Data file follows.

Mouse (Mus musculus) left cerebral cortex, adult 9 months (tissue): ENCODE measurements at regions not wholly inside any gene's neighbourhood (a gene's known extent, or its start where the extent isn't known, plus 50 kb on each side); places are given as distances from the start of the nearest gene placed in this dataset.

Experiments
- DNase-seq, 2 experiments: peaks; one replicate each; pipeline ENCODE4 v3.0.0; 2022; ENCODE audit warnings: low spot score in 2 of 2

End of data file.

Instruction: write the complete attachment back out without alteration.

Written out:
Mouse (Mus musculus) left cerebral cortex, adult 9 months (tissue): ENCODE measurements at regions not wholly inside any gene's neighbourhood (a gene's known extent, or its start where the extent isn't known, plus 50 kb on each side); places are given as distances from the start of the nearest gene placed in this dataset.

Experiments
- DNase-seq, 2 experiments: peaks; one replicate each; pipeline ENCODE4 v3.0.0; 2022; ENCODE audit warnings: low spot score in 2 of 2